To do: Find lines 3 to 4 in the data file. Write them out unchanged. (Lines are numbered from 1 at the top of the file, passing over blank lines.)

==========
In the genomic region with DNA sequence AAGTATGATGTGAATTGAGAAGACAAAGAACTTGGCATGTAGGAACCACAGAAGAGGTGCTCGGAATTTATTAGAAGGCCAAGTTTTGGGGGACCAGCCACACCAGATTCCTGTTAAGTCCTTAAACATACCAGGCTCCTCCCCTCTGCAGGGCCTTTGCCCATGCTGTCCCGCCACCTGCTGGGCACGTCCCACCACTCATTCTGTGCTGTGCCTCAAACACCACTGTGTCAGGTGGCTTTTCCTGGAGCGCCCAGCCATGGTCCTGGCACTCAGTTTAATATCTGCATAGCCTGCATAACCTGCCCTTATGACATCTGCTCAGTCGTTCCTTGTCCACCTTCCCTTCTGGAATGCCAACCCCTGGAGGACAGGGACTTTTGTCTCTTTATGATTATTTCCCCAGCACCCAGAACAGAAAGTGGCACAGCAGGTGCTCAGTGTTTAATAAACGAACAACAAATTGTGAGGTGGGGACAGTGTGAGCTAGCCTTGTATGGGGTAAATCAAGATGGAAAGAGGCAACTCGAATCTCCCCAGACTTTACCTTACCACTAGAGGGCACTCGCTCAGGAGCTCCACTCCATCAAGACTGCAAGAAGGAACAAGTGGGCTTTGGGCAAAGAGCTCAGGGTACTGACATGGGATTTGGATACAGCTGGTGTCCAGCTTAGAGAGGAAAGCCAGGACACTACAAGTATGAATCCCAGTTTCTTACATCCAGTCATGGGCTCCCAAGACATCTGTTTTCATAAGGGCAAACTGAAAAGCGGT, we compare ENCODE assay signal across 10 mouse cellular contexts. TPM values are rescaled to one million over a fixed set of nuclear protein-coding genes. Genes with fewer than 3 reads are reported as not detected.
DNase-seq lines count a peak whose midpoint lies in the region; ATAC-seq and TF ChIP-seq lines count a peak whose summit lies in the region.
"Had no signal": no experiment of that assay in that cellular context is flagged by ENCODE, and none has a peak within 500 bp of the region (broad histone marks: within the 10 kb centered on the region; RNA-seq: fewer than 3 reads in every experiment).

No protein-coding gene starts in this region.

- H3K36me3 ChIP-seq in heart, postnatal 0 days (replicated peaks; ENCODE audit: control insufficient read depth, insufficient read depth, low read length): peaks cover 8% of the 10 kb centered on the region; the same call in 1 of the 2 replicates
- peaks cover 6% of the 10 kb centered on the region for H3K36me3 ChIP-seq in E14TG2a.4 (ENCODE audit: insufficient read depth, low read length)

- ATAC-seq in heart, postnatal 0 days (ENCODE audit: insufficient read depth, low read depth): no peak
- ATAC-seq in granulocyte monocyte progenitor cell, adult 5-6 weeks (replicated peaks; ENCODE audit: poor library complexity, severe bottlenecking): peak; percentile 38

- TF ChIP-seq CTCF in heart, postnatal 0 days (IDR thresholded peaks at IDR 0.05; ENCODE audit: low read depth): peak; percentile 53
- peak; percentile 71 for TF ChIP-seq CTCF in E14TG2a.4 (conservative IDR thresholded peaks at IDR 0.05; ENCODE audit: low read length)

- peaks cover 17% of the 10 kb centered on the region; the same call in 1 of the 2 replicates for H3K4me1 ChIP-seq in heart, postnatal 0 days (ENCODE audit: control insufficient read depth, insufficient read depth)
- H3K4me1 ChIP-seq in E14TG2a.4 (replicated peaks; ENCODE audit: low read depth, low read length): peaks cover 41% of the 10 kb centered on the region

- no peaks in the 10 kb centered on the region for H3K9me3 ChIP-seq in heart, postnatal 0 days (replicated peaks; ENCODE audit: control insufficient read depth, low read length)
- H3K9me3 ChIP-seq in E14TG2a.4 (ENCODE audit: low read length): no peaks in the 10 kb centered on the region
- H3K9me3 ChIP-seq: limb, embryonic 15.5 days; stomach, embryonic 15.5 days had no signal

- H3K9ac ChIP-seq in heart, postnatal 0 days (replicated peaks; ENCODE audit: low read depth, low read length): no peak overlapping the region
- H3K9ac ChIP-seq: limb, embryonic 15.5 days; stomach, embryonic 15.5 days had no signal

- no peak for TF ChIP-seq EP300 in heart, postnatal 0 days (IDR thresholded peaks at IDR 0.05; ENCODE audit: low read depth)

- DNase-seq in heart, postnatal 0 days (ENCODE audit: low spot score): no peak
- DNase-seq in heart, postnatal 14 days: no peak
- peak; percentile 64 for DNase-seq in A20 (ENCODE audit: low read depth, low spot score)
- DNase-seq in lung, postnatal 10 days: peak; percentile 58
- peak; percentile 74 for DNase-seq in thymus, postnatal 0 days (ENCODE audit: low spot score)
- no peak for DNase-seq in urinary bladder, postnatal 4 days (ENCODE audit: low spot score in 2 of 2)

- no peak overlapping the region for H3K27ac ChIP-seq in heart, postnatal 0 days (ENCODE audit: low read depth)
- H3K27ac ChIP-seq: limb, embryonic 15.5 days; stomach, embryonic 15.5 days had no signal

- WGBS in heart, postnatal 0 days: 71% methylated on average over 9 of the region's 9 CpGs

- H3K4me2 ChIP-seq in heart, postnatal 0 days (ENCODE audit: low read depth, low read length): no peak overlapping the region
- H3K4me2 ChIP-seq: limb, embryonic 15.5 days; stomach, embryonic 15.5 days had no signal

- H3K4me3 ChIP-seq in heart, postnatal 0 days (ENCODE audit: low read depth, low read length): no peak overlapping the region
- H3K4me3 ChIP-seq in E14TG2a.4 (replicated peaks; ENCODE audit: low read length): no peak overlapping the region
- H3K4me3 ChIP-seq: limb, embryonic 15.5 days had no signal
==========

"Had no signal": no experiment of that assay in that cellular context is flagged by ENCODE, and none has a peak within 500 bp of the region (broad histone marks: within the 10 kb centered on the region; RNA-seq: fewer than 3 reads in every experiment).

No protein-coding gene starts in this region.